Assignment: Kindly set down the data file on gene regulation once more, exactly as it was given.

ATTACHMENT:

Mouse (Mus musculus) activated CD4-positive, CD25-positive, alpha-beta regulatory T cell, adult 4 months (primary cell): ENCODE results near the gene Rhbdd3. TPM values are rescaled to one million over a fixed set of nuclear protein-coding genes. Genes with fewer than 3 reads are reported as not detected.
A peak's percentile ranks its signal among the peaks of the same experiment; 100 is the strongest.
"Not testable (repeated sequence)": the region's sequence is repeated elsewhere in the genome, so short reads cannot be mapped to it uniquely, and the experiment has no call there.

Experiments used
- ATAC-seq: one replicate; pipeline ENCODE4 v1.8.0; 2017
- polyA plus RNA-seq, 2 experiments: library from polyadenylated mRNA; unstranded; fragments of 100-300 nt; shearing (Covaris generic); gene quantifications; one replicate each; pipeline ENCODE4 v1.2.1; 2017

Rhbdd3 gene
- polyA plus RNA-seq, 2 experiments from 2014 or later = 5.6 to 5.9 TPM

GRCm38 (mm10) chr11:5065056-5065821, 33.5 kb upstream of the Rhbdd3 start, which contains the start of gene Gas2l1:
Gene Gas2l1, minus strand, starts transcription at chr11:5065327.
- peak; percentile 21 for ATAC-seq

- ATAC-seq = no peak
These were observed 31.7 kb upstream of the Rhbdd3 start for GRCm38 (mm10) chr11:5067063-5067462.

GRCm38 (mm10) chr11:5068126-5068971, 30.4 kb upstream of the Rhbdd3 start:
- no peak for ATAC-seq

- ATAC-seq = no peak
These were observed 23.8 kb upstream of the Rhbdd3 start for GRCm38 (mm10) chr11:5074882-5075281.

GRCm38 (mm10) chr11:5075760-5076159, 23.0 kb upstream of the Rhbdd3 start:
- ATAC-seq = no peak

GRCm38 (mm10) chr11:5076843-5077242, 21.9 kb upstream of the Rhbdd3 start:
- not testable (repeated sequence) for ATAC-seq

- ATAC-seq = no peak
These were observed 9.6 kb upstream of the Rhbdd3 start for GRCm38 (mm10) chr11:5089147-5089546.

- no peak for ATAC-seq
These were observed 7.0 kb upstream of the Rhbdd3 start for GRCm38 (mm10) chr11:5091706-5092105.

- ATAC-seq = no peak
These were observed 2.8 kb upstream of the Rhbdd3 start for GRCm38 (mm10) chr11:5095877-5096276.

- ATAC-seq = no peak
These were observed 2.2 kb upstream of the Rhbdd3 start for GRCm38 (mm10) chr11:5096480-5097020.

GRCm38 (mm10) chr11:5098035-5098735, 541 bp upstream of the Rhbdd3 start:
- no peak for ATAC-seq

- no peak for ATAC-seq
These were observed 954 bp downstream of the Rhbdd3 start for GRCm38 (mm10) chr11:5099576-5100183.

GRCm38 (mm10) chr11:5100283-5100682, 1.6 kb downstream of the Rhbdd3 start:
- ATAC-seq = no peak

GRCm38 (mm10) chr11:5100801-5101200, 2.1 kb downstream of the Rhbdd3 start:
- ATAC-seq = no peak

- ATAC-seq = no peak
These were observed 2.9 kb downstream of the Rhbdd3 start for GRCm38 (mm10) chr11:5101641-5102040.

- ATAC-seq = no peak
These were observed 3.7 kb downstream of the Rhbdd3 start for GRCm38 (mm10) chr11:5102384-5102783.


Mouse (Mus musculus) activated CD4-positive, CD25-positive, alpha-beta regulatory T cell, adult 4 months (primary cell): ENCODE results near the gene Rhbdd3. TPM values are rescaled to one million over a fixed set of nuclear protein-coding genes. Genes with fewer than 3 reads are reported as not detected.
A peak's percentile ranks its signal among the peaks of the same experiment; 100 is the strongest.
"Not testable (repeated sequence)": the region's sequence is repeated elsewhere in the genome, so short reads cannot be mapped to it uniquely, and the experiment has no call there.

Experiments used
- ATAC-seq: one replicate; pipeline ENCODE4 v1.8.0; 2017
- polyA plus RNA-seq, 2 experiments: library from polyadenylated mRNA; unstranded; fragments of 100-300 nt; shearing (Covaris generic); gene quantifications; one replicate each; pipeline ENCODE4 v1.2.1; 2017

Rhbdd3 gene
- polyA plus RNA-seq, 2 experiments from 2014 or later = 5.6 to 5.9 TPM

GRCm38 (mm10) chr11:5065056-5065821, 33.5 kb upstream of the Rhbdd3 start, which contains the start of gene Gas2l1:
Gene Gas2l1, minus strand, starts transcription at chr11:5065327.
- peak; percentile 21 for ATAC-seq

- ATAC-seq = no peak
These were observed 31.7 kb upstream of the Rhbdd3 start for GRCm38 (mm10) chr11:5067063-5067462.

GRCm38 (mm10) chr11:5068126-5068971, 30.4 kb upstream of the Rhbdd3 start:
- no peak for ATAC-seq

- ATAC-seq = no peak
These were observed 23.8 kb upstream of the Rhbdd3 start for GRCm38 (mm10) chr11:5074882-5075281.

GRCm38 (mm10) chr11:5075760-5076159, 23.0 kb upstream of the Rhbdd3 start:
- ATAC-seq = no peak

GRCm38 (mm10) chr11:5076843-5077242, 21.9 kb upstream of the Rhbdd3 start:
- not testable (repeated sequence) for ATAC-seq

- ATAC-seq = no peak
These were observed 9.6 kb upstream of the Rhbdd3 start for GRCm38 (mm10) chr11:5089147-5089546.

- no peak for ATAC-seq
These were observed 7.0 kb upstream of the Rhbdd3 start for GRCm38 (mm10) chr11:5091706-5092105.

- ATAC-seq = no peak
These were observed 2.8 kb upstream of the Rhbdd3 start for GRCm38 (mm10) chr11:5095877-5096276.

- ATAC-seq = no peak
These were observed 2.2 kb upstream of the Rhbdd3 start for GRCm38 (mm10) chr11:5096480-5097020.

GRCm38 (mm10) chr11:5098035-5098735, 541 bp upstream of the Rhbdd3 start:
- no peak for ATAC-seq

- no peak for ATAC-seq
These were observed 954 bp downstream of the Rhbdd3 start for GRCm38 (mm10) chr11:5099576-5100183.

GRCm38 (mm10) chr11:5100283-5100682, 1.6 kb downstream of the Rhbdd3 start:
- ATAC-seq = no peak

GRCm38 (mm10) chr11:5100801-5101200, 2.1 kb downstream of the Rhbdd3 start:
- ATAC-seq = no peak

- ATAC-seq = no peak
These were observed 2.9 kb downstream of the Rhbdd3 start for GRCm38 (mm10) chr11:5101641-5102040.

- ATAC-seq = no peak
These were observed 3.7 kb downstream of the Rhbdd3 start for GRCm38 (mm10) chr11:5102384-5102783.